? Question 1: What are the systemic, corporate and individual ethical issues raised by this case? The article “Slavery in the Chocolate Industry” (Velasquez, 2012) is about child slavery in cocoa plantations in West Africa. Slavery in the chocolate industry case has systemic, corporate and individual ethical issues. First, from the point of systemic ethical issue, economic system should be taken into consideration. The price of cocoa beans had declined since 1996, which urged farmers to think about operate slavery to reduce the working costs.
There is another systemic issue relates to the statutory aspect of slavery in the chocolate industry. Slavery is illegal on farms in the Ivory Coast but the law is rarely enforced, as it seems. (Kuski, 2012) The next point is corporate ethical issue by the case. Middlemen who grind and process cocoa beans they acquire and collect these with their own Trucks from the Ivory Coast and sell the product to manufacturers. That means the middlemen are conscious of the slavery labor problem. After the media attention since the British television company True Vision and antislavery group activities, U.Order now
S. Senator Tom Harkin and U. S. representative Eliot Engel, the members of the Chocolate Manufacturers Association and the World Cocoa Foundation, together with human rights groups and the Ivory Coast signed narrative of Cooperation. But the problem is they cannot control over anything because there are more than a million cocoa farms, most of them family farms and they located in rural regions in Africa. Lastly, there are some individual ethical issues whereby the Cocoa farmers are affected the most of the issue because it is illegal to use child slavery labor.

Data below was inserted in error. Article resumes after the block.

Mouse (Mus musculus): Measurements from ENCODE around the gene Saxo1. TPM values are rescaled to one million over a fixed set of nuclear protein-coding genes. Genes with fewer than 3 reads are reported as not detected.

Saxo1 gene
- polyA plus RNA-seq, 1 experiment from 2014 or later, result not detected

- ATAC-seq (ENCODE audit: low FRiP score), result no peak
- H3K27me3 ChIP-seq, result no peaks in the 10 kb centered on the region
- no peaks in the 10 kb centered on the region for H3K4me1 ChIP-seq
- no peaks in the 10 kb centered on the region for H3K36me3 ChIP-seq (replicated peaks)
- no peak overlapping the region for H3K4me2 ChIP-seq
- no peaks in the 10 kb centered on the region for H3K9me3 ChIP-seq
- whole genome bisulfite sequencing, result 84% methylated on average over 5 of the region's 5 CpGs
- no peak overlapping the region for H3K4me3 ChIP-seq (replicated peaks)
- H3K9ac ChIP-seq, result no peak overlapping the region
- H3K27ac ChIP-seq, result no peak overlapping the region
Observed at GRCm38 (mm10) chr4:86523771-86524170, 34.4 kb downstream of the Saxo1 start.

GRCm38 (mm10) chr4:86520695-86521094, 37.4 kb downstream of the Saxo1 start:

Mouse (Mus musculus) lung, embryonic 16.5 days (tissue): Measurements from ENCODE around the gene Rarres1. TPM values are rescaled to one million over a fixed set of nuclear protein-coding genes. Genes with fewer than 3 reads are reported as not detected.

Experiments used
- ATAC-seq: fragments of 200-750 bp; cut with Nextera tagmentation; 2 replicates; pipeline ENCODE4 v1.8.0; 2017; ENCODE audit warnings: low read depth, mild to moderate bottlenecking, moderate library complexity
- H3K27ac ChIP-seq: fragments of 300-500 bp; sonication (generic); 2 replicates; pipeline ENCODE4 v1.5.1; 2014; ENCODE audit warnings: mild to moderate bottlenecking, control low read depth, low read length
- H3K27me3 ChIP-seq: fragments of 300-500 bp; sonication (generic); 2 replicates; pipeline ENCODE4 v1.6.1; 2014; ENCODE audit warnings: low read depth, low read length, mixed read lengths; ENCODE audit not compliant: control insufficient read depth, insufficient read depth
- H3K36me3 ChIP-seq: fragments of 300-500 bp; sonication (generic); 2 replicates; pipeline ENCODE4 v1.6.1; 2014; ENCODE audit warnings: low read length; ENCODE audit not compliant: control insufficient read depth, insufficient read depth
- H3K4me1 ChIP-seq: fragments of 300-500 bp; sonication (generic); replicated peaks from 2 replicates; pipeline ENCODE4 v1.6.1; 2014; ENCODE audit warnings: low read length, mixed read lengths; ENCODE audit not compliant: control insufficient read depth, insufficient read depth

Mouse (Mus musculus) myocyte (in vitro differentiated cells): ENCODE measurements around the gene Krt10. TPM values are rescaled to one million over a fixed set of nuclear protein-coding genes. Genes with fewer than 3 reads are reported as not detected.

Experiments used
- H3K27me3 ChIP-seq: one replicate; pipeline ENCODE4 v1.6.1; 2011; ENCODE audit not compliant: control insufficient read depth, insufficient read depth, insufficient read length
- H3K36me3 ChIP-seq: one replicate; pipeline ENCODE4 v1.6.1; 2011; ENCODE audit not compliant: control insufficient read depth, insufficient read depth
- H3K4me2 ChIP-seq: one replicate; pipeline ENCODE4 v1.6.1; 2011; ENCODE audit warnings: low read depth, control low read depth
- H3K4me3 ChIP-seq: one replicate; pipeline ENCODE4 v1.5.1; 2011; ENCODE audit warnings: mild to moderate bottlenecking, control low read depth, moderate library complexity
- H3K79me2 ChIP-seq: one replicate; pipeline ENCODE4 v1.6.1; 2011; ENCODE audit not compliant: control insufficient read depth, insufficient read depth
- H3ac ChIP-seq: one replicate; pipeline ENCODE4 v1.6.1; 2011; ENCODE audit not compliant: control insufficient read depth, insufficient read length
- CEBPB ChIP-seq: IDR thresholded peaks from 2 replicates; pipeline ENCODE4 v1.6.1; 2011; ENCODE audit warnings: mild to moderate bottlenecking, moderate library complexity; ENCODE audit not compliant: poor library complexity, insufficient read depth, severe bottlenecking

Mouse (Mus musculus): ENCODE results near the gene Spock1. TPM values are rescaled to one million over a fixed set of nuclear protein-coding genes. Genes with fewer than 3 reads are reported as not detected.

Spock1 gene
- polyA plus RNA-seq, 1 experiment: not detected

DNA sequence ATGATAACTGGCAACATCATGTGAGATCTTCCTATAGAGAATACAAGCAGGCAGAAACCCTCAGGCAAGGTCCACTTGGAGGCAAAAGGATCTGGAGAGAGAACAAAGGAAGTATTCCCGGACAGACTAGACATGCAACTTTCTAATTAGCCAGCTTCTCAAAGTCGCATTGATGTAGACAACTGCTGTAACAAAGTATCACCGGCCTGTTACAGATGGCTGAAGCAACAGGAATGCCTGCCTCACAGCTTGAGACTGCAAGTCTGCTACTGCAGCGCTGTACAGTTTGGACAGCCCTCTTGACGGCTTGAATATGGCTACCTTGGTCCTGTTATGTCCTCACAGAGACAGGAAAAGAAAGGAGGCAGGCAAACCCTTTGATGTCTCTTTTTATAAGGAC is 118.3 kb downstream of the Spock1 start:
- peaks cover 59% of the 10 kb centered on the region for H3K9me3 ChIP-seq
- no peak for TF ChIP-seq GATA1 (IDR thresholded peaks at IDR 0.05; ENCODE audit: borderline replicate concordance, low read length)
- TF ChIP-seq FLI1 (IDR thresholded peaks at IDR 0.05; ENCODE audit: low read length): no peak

The International labor Organization (ILO) termed forced labor as: “All work or service which is exacted from any person under the menace of a penalty and for which the said person has not offered himself voluntarily”. Also it is immorally wrong to take someone unwillingly. Another issue is the consumers who know the problem. That means us. Even if we know the companies names involved in this case we continue to buy and to consume or Chocolate Consumers aren’t kept so far removed from the Cocoa slavery issue that they are unaware or even be ignorant of the mentioned issue- so they have no apologize.
Question 2: In your view is the kind of child slavery discussed in this case absolutely wrong no matter what or is it only relatively wrong i. e. if one happens to live in a society like ours that disapproves of Slavery? In the1979’s draft articles on State Responsibility, the International Law Commission suggested that state acts are international crimes if they seriously breach international peace, deny people the right of self-determination, or fail to guarantee human life and dignity (e. g. , slavery, genocide, and apartheid).
Other breaches, according to the Draft Articles, are international torts. (International Law Commission Draft Articles, 1979) In my opinion, child slavery is completely wrong. Why should I force someone to work who would not want to do? Certainly the farmers are under some pressure as the prices of beans are seemingly pressed repeatedly. The trading price of cocoa is one of the most unpredictable ones. The price is determined by multiplying the bean price by a ratio of cocoa powder and cocoa butter.
If the ratio falls below a certain number, than the production of cocoa generates a very low profit. It is these low profits and risky circumstances that lead farmers to buy children and use slave labor, rather than paying a fair price. (Zetterstrom, 2006) They also need to make meet an end- they may also have a family at home who have to be fed. On the other hand, one could, as the Geneva-based International Cocoa Initiative (a partnership between industry, civil society and labor groups) think, that child labor is largely a consequence of unsatisfactory school access and poverty. Laura Burke, 2012) So are the children assumed they had the blame for their enslavement, and get even more an accommodation by the farmers and work-a task in life? Slavery is absolutely wrong would certainly say all people from the West, including me, because we hold personal freedom as a right. In countries where there is a high child death rate due to poverty, and starvation, living as a slave could be seen as a preferable option compared to death or living on the street-if they did not get as in this case, better housing and better treatment. Everyone depends on everyone.